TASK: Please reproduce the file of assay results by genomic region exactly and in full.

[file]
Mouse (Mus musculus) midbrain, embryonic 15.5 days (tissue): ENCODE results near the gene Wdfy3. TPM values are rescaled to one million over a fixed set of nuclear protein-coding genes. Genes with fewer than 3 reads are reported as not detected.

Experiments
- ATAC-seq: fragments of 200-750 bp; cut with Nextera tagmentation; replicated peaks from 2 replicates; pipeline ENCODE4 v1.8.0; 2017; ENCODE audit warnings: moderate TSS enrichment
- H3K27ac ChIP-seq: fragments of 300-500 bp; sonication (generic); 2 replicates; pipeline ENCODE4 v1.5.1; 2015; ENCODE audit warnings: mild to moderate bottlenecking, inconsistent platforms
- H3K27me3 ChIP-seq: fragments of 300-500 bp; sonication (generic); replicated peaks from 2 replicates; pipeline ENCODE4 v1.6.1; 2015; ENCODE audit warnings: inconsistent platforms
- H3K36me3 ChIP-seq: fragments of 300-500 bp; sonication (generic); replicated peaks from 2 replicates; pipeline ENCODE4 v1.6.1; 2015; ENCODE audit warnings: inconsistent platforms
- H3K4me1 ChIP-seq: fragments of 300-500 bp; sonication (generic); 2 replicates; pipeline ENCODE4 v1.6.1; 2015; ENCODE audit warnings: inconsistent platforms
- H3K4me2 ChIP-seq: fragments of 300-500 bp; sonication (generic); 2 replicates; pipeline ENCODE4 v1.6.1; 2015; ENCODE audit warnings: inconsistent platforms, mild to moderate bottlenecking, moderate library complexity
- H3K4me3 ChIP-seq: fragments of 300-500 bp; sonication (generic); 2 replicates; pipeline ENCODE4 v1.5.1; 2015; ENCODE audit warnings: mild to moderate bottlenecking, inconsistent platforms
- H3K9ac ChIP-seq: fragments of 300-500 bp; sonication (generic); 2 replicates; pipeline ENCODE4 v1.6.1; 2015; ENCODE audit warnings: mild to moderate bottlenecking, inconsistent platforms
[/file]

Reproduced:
Mouse (Mus musculus) midbrain, embryonic 15.5 days (tissue): ENCODE results near the gene Wdfy3. TPM values are rescaled to one million over a fixed set of nuclear protein-coding genes. Genes with fewer than 3 reads are reported as not detected.

Experiments
- ATAC-seq: fragments of 200-750 bp; cut with Nextera tagmentation; replicated peaks from 2 replicates; pipeline ENCODE4 v1.8.0; 2017; ENCODE audit warnings: moderate TSS enrichment
- H3K27ac ChIP-seq: fragments of 300-500 bp; sonication (generic); 2 replicates; pipeline ENCODE4 v1.5.1; 2015; ENCODE audit warnings: mild to moderate bottlenecking, inconsistent platforms
- H3K27me3 ChIP-seq: fragments of 300-500 bp; sonication (generic); replicated peaks from 2 replicates; pipeline ENCODE4 v1.6.1; 2015; ENCODE audit warnings: inconsistent platforms
- H3K36me3 ChIP-seq: fragments of 300-500 bp; sonication (generic); replicated peaks from 2 replicates; pipeline ENCODE4 v1.6.1; 2015; ENCODE audit warnings: inconsistent platforms
- H3K4me1 ChIP-seq: fragments of 300-500 bp; sonication (generic); 2 replicates; pipeline ENCODE4 v1.6.1; 2015; ENCODE audit warnings: inconsistent platforms
- H3K4me2 ChIP-seq: fragments of 300-500 bp; sonication (generic); 2 replicates; pipeline ENCODE4 v1.6.1; 2015; ENCODE audit warnings: inconsistent platforms, mild to moderate bottlenecking, moderate library complexity
- H3K4me3 ChIP-seq: fragments of 300-500 bp; sonication (generic); 2 replicates; pipeline ENCODE4 v1.5.1; 2015; ENCODE audit warnings: mild to moderate bottlenecking, inconsistent platforms
- H3K9ac ChIP-seq: fragments of 300-500 bp; sonication (generic); 2 replicates; pipeline ENCODE4 v1.6.1; 2015; ENCODE audit warnings: mild to moderate bottlenecking, inconsistent platforms